You may think that it's an odd thing for a climbing gym to urge people to rest, but we stand by it!
Although we should clarify that when we say 'rest day' activities, we don't mean binging netflix for hours on end (although a little indulgence never hurt anyone 😊). As humans, we are made to move and move a lot in the context of walking. It is primarily what we were made to do and has profound effects on our well being. Movement is medicine, literally.
Rest days should be low in intensity and not very taxing to allow the body to heal and recover. Not to mention, our psyche as well to avoid burnout. Think of rest days more as active recovery.
In other words, exploring the many ways to periodically give your body and mind a break may be just what you need to tackle a climbing goal in the future. Plus, taking a break from your regular routine also gives you room to try new things! Try out the weight area if you usually are on the wall or join a class if you usually lift by yourself.
Still not sure what a rest day routine could look like for you? We asked our staff members what they do on a rest day. They had some awesome ideas--check out what they said!
"'Rest' days. I put that in quotes because some people may have the misconception of doing absolutely nothing on rest days. I reserve those days for being sick or recovering from a competition that pushes yourself physically to your limits (i.e. running a marathon).
As climbers, we all know how demanding our sport is. There is ALWAYS something to work on. It could be mobility work (something we could all use), yoga, light accessory exercises, hiking/walking/biking, or any kind of activity that you like that is not too strenuous.
I always tell my clients and students 'Your training is only as good as you can recover from it.' Which can be hard to decipher if you're not listening to your body and think you can will and push yourself through a hard workout day in and day out. Nagging pains, fatigue physically and mentally, or poor sleep, just to name a 'few' are signs you are overtraining and need to take a step back and reevaluate. "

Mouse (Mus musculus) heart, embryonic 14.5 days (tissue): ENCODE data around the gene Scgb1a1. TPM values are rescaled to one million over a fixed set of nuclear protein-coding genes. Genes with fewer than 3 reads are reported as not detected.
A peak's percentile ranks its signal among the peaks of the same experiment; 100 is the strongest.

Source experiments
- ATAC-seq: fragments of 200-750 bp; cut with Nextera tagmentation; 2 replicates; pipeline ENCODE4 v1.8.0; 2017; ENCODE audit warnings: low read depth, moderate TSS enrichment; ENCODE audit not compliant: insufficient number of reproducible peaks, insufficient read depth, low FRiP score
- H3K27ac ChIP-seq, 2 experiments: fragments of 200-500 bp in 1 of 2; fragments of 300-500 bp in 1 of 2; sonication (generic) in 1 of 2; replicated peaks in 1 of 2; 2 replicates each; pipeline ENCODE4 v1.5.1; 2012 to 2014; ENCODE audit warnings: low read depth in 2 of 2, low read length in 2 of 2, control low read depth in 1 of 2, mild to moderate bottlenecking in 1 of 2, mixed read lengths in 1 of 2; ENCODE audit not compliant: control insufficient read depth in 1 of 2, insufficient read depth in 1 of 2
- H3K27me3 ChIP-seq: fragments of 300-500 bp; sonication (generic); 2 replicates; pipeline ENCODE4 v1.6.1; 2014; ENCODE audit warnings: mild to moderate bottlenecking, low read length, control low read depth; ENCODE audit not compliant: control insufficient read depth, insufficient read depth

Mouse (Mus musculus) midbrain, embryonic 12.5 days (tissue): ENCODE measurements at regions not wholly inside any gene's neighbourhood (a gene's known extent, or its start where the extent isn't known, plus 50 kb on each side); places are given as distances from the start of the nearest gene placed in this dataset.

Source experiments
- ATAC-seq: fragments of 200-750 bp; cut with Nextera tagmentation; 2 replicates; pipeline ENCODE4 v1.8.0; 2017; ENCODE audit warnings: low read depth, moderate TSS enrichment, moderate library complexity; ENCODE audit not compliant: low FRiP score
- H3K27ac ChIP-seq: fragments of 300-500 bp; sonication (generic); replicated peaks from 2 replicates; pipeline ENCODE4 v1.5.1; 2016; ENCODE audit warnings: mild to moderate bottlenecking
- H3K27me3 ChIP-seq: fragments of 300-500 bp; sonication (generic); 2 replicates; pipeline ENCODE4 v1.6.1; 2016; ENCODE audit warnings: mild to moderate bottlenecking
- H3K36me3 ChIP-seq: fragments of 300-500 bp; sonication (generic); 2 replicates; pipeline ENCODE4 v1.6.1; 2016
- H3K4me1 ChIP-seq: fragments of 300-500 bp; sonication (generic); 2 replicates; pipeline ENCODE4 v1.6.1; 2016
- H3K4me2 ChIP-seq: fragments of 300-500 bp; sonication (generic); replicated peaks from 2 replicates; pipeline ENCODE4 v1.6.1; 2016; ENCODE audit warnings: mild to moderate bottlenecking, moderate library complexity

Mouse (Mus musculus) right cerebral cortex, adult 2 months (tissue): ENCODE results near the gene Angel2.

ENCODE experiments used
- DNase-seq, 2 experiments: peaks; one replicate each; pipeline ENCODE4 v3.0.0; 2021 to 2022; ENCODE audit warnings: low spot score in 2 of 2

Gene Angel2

Aaron Gavino, Sunnyvale Fitness Instructor
"I would say that my favorite rest day activities would be starting my day off with a light 30-minute HIIT session or low intensity run for two or three miles, followed up with a good sauna session.
I also really like using rest days to recenter and focus on other things I love outside of climbing. So typically playing guitar or cooking a dish that requires more prep time than I usually have is a must for my rest days. Having these things incorporated into my week helps me stay psyched and physically ready to push hard through my training programs."
Quentin Cornelius, East Coast Fitness Program Manager
(Check out the HIIT classes at your local gym)
"It’s always so difficult for me to rest on trips. My psych just pushes me to climb 7 days straight and it leaves my skin thrashed and my fingers wrecked.
However, on my recent trip to the New River Gorge, I forced myself to rest by taking photos of the smaller wildlife like fungi and random critters. It helps me get outside near boulders and support my friends, but also keeps me occupied with something that isn’t climbing."
Chris Canela, Routesetter
"A couple good cups of coffee (always), a long walk or run, I like to read the Sunday Times (even if it's a few weeks old), phone calls with friends that live far away, I tend to spend time looking up recipes thinking I’ll have time to cook, but then end up ordering take out, and yoga (of course)."
Janet Carter, Bay Area Yoga Program Manager
(Check out the yoga classes at your local gym)
"I love waking up with no alarm; making a big breakfast with homemade hashbrowns, runny eggs, and avocado toast; throwing the ball outside with our pup Ace (pretty soon passing the puck on the pond behind us when it freezes!); hitting up ReStore and our local music shop for some new records; and playing strategy-based video games with my east and west coast friends!"
Jack Kleman, Membership Specialist